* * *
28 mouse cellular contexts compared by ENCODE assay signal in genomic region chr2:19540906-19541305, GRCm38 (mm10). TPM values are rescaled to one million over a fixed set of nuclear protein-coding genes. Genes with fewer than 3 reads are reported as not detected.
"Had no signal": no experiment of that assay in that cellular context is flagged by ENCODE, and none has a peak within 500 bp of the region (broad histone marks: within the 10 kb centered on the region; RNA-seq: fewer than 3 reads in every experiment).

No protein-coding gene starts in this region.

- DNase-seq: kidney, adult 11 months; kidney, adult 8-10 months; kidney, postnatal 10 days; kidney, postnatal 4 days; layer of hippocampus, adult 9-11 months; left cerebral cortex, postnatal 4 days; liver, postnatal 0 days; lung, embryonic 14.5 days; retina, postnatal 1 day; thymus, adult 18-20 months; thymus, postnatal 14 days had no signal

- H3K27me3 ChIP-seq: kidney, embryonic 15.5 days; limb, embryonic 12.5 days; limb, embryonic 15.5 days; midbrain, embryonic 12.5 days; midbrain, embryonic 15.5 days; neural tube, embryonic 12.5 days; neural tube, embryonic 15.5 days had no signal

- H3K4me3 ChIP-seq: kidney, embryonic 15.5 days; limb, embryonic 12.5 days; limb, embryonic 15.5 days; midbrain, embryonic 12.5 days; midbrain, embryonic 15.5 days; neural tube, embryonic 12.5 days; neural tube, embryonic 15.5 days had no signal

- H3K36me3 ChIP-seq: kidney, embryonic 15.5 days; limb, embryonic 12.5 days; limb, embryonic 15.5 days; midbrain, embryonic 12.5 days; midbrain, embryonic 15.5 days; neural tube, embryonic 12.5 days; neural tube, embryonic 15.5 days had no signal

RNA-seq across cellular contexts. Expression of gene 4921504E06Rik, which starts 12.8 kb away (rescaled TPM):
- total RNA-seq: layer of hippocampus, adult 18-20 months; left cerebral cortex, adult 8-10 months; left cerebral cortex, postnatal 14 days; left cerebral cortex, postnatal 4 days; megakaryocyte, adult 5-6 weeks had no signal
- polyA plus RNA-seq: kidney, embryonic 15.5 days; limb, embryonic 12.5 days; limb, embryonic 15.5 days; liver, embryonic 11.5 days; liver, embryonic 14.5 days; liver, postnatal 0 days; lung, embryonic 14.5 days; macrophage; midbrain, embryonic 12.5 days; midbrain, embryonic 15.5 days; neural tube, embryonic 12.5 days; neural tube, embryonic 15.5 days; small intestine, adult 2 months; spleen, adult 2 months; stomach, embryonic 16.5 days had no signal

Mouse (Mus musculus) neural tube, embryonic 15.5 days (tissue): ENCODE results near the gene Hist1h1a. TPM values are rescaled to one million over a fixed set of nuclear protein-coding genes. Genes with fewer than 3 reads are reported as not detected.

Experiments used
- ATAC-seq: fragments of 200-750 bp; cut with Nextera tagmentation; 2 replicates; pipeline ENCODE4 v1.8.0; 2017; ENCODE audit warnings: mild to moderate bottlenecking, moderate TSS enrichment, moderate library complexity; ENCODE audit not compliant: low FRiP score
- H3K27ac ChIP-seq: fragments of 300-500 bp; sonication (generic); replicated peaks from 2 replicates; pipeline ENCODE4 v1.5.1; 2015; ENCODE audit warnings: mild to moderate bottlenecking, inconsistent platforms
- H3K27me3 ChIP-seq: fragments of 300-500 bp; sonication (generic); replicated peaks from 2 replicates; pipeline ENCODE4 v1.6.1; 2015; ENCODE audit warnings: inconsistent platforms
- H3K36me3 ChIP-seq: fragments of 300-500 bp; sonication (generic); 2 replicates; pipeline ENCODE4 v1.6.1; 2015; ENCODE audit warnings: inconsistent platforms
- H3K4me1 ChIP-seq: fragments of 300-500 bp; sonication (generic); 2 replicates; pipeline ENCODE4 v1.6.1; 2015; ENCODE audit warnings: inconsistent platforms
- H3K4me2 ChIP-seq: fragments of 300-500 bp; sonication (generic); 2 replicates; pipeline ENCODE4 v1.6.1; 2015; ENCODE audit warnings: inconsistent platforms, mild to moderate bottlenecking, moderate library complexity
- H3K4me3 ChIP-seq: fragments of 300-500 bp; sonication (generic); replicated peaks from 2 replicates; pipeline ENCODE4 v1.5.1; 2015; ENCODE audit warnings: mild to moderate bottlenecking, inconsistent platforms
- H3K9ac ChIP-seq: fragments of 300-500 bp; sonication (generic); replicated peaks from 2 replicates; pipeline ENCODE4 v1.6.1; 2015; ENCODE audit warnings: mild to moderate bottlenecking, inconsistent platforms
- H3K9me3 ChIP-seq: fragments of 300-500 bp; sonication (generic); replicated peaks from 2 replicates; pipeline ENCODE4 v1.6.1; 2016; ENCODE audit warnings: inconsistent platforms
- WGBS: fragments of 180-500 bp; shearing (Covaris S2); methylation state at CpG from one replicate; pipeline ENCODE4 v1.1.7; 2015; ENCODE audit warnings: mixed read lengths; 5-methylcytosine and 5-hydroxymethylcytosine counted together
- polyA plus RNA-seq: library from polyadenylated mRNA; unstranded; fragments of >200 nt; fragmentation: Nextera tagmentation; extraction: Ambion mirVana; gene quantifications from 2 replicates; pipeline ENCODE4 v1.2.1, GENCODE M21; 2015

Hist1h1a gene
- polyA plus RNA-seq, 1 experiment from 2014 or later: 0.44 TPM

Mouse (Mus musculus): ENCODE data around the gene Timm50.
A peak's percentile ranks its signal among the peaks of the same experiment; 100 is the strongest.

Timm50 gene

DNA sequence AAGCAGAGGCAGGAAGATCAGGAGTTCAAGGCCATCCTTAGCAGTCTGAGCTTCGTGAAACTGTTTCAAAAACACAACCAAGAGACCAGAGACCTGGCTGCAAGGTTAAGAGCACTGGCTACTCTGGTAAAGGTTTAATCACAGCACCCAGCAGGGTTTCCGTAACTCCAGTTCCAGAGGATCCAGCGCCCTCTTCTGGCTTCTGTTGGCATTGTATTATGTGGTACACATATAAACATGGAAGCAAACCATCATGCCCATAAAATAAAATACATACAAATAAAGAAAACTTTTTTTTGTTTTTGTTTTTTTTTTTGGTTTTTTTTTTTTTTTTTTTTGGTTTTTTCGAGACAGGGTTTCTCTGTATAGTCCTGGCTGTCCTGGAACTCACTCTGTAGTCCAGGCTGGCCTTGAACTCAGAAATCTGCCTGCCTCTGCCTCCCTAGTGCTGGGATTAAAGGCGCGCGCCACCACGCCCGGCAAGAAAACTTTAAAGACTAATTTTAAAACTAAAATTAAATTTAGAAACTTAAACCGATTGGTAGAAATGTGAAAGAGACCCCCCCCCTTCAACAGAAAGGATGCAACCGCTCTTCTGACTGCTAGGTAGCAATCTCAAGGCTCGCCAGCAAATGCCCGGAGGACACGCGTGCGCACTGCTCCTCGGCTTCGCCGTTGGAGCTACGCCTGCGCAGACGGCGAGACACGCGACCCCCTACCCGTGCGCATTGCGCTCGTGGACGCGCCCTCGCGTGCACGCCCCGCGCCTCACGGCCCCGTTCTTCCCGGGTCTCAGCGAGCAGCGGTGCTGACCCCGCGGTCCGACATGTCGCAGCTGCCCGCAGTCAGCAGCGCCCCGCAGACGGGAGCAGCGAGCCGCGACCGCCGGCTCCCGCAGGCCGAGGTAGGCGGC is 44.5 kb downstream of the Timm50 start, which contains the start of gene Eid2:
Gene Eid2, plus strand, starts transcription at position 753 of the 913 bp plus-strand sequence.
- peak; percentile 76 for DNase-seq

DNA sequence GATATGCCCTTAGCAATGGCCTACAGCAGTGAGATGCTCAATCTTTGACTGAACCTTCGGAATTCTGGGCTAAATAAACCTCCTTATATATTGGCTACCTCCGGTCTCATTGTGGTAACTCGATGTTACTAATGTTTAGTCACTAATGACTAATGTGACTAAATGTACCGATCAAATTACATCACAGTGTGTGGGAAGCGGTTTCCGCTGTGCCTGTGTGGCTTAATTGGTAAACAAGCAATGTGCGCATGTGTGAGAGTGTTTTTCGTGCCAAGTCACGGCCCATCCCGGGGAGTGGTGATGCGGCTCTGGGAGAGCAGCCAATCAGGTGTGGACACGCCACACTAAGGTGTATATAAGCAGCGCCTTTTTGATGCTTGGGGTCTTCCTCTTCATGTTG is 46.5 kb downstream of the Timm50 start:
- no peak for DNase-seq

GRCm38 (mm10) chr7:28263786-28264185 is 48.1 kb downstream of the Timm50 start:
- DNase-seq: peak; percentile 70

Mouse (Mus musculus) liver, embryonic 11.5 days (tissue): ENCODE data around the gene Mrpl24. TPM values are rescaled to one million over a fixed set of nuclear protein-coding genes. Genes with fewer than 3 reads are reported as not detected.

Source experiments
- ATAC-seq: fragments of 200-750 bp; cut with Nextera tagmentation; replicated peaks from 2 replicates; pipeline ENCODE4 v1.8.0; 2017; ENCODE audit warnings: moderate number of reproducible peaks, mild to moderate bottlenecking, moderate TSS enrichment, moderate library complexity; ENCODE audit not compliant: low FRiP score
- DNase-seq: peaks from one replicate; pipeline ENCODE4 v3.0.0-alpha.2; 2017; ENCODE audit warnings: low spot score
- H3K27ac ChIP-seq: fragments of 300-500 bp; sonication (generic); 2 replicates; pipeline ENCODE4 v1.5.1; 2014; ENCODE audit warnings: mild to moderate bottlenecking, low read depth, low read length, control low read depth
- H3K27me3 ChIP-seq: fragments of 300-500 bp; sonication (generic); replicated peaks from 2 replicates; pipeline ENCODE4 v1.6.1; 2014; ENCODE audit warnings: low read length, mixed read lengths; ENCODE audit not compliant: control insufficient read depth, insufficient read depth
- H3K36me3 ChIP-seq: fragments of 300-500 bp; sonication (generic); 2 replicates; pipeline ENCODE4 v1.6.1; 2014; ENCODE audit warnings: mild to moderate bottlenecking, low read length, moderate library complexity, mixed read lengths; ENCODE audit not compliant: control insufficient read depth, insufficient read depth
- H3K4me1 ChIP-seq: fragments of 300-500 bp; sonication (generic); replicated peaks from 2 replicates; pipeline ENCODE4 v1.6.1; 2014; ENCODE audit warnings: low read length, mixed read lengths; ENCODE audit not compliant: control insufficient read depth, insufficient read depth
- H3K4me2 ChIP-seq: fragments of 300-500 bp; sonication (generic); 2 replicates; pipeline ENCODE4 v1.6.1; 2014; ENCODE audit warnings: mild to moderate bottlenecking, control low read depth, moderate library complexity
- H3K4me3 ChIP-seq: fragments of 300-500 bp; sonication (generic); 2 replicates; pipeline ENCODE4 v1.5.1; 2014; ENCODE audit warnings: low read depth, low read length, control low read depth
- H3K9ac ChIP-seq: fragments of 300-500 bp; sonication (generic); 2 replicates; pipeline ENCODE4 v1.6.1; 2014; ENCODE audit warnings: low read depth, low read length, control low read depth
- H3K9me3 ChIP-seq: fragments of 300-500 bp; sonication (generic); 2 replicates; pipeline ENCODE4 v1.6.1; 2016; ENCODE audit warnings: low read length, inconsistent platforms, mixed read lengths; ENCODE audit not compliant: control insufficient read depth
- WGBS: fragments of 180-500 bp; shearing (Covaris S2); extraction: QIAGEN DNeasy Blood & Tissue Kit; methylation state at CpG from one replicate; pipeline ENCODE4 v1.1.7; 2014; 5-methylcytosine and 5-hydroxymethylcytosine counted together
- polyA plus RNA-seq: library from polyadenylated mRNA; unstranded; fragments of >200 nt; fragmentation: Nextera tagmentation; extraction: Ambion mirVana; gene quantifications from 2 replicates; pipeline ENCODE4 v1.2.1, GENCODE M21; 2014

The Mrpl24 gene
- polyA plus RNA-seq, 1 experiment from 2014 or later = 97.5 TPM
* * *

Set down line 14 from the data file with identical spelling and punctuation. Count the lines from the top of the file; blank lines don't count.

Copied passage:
- H3K27ac ChIP-seq: fragments of 300-500 bp; sonication (generic); replicated peaks from 2 replicates; pipeline ENCODE4 v1.5.1; 2015; ENCODE audit warnings: mild to moderate bottlenecking, inconsistent platforms